I’ve finished a couple of books these past two weeks (more on that below), but the one that’s had the most impact so far is Syllabus: Notes from an Accidental Professor by Lynda Barry. In fact, the book has inspired two activities I did in my class the past two weeks.
Activity 1: We’re working on poetry and some of my students submitted their pieces for feedback. I found myself making the same comment over and over (needs more imagery!), so inspired by Syllabus and “Variations on a Summer Day” by Wallace Stevens (snippet here), I came up with the following activity.
I assigned each student a stanza of the poem and told them to draw what was happening in each stanza, line by line. The focus here was not on making fine art or a gallery painting of the poem, but rather whether or not they were able to create a picture from the words the author used for the poem. And if they didn’t know a word, they had to look it up. (This was also a good teachable moment about the difference between Googling the meaning of a word and looking up the definition in the dictionary. A web search for “timothy,” for example, will tell you that it’s a boy’s name. Going to m-w.com will tell you it’s a type of grass. Guess which one the poem was referencing?)
Then, I had the students get into groups and discuss the poem and images. The point of the exercise was that they were able to draw something for pretty much every single line and definitely for every single stanza.
Next, as a revision exercise, I had them choose one of the poems they’ve written so far this semester and do the same thing: draw an image for each line based on what they had written. One cool thing that came out of it is that one student drew an image and when I pointed out it wasn’t supported by the language in the poem, I encouraged him to see how he could put those details into the poem, which I then, of course, told his classmates to do if they also found themselves drawing a picture that wasn’t there. “Obviously,” I said to them, “that’s the picture you want the audience to see, so let’s make sure they can.”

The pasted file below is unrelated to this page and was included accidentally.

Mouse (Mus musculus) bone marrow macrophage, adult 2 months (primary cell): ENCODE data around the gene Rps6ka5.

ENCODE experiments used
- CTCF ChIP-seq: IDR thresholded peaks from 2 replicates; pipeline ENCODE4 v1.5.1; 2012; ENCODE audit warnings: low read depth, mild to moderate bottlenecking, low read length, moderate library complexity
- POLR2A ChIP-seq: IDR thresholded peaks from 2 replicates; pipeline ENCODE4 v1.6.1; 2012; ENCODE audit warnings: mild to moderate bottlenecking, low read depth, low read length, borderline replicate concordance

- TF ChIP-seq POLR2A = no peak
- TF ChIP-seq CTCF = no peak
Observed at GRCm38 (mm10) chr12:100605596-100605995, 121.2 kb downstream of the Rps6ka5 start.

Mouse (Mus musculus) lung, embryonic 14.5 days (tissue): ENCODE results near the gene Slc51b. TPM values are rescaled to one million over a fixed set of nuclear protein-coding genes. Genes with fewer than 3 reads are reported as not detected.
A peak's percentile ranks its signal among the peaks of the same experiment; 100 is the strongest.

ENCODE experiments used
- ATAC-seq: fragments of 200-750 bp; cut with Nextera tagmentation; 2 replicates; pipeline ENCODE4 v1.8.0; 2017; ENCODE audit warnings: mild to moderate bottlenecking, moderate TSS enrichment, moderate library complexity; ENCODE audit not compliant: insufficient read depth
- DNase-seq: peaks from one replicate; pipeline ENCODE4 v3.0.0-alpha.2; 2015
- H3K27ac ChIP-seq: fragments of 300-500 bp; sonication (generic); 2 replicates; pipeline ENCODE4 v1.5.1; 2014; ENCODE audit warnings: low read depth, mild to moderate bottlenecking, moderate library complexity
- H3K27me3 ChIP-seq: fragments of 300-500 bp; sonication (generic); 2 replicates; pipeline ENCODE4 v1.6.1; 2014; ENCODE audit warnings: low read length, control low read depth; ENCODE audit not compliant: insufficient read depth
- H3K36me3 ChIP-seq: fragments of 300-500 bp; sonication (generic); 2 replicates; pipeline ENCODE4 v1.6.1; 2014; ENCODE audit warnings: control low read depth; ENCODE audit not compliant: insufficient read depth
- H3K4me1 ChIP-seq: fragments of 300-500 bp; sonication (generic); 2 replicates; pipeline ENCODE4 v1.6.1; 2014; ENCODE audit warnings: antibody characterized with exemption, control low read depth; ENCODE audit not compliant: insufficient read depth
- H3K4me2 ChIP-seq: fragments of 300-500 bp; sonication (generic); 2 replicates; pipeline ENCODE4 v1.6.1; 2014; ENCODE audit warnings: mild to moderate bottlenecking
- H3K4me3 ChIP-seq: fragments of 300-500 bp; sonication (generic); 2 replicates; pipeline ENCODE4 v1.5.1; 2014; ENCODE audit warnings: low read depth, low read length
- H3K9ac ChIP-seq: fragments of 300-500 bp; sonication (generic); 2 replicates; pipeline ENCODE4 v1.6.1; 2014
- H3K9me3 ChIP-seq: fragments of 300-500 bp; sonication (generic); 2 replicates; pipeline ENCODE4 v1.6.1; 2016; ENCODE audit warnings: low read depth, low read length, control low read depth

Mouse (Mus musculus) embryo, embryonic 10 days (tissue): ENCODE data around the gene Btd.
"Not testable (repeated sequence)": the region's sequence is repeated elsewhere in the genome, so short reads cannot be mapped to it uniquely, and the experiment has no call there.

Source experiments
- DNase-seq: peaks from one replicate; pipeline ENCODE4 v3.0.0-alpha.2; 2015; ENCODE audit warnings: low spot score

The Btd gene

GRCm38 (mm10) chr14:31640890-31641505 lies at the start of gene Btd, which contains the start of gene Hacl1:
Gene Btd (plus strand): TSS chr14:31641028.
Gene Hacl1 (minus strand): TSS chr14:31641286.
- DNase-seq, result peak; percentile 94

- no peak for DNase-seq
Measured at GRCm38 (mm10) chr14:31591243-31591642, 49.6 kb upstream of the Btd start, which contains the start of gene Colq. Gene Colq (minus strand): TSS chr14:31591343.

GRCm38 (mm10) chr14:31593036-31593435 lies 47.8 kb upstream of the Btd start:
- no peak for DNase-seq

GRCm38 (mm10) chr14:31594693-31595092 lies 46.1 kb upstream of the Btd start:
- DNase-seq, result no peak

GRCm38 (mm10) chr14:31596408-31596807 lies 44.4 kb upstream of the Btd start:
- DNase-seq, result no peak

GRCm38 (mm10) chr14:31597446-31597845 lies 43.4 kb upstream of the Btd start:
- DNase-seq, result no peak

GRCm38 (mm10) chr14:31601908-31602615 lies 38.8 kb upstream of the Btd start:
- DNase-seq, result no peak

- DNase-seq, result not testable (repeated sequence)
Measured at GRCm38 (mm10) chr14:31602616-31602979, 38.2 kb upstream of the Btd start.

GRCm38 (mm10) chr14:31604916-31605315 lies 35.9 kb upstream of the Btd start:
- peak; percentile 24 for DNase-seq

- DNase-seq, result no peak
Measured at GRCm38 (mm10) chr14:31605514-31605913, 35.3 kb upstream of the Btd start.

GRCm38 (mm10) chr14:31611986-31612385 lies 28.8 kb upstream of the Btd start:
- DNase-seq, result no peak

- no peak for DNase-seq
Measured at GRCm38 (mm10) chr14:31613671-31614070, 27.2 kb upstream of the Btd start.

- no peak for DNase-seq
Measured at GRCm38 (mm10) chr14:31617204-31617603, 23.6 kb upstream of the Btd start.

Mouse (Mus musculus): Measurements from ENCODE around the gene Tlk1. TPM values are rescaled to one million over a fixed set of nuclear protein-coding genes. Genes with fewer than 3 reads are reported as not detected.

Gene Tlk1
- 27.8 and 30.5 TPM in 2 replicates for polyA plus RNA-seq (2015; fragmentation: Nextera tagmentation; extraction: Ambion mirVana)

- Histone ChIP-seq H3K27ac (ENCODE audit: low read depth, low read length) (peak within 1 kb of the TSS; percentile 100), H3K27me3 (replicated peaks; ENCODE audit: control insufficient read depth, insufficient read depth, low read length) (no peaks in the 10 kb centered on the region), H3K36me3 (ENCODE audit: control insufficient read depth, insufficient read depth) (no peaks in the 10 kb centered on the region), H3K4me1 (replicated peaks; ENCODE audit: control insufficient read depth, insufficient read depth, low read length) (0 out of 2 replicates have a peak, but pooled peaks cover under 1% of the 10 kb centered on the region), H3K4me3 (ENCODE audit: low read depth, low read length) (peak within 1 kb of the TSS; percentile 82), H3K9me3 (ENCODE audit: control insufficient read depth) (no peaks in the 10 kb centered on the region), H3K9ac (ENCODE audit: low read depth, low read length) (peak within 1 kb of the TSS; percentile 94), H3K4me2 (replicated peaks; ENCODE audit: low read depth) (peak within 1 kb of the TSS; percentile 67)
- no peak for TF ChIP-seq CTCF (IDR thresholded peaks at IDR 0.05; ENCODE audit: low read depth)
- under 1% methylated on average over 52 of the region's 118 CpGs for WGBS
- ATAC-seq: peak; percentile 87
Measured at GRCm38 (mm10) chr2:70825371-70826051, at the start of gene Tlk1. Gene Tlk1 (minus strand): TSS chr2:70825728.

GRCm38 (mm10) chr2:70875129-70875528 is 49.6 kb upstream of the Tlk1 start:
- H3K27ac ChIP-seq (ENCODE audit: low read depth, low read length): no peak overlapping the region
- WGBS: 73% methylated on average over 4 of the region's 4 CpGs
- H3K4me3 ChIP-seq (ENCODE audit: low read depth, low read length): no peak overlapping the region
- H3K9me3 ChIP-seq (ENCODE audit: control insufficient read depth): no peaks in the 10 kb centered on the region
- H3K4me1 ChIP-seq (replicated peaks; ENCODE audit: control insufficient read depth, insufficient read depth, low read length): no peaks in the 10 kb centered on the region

ALSO, today that student showed me two more poems and they were chock full of imagery. Win!
Activity 2: This activity was also inspired by Syllabus–okay, inspired is underselling it. I just stole it straight from the book.
Today was memoir day and our model text was “If You Are What You Eat, Then What Am I?” by Geeta Kothari. In Syllabus, Barry has her students do a memory writing exercise where she asks them to focus on one word (“car” for her; “food” for us) and write down the first ten memories that pop up around that word. Then, they pick one memory, write the name of it at the top of a new page, and answer a list of questions. After answering the questions, the students then turn to a clean page and write up the memory using first person present tense.
What can I say? It went well.
Activity 3: The other cool assignment I had them do after reading Mike Sonsken’s work (which is mostly about Los Angeles) is have them write their own place poem (i.e., a poem about a specific place). Since all of Sonsken’s poems we read also included history about LA, I sent them off to the library to research the place they were writing about. So a place poem that incorporates some history about the place.
So you know. I’m feeling pretty good about myself.
I finished three books this past week:
Anne of Green Gables: A Graphic Novel by Mariah Marsden
My rating: 3 of 5 stars
This is a fine introduction to the story if you don’t know it. But as someone who is intimately familiar with the miniseries and has read the original novel, any version of Anne of Green Gables that doesn’t make me (view spoiler) is decent but not great.
Also, Anne’s eyes freaked me out in the first close up of her face. So.
Syllabus: Notes from an Accidental Professor by Lynda Barry
My rating: 4 of 5 stars
Welp, this book influenced my current class before I was even done reading it, so four stars for that alone. This would be five stars but at times–because of the layout–some of the ideas were a little difficult to follow. Lots of good activities and things to think about here.
Also, I wish I could have taken one of Barry’s classes.
Ms. Marvel, Vol. 5: Super Famous by G. Willow Wilson
My rating: 4 of 5 stars
Well, this was delightful, and I especially appreciated Kamala trying to make her life less complicated by making it even more complicated. 100% relatable content.
I am starting to get worried about Kamala’s costume, though. I keep thinking her scarf is going to get caught in something and strangle her.
Ack! I’m running short on time to get this done before Monday is over, so here are the two books I’m currently reading:
I’ve been making my way through The Writing Diet by Julia Cameron because I’m working on losing weight and creativity is still a struggle. Sigh. And I needed something fun to read and I’m trying to finish the Read Harder challenge, so I started Betsy-Tacy by Maud Hart Lovelace. The reading summer slump continues because, though B-T is super easy, I keep finding myself feeling like it’s still too much. But it is easy! And delightful! So I shall keep on.
One thought on “It’s Monday & Syllabus has eaten my brain”
The Artist’s Way was the first book I ever read that told me it was ok to be a writer. The *you’ve got this* message was exactly what I needed at the time I read it. I’m going to look for her latest [?] book. Thanks for sharing it here.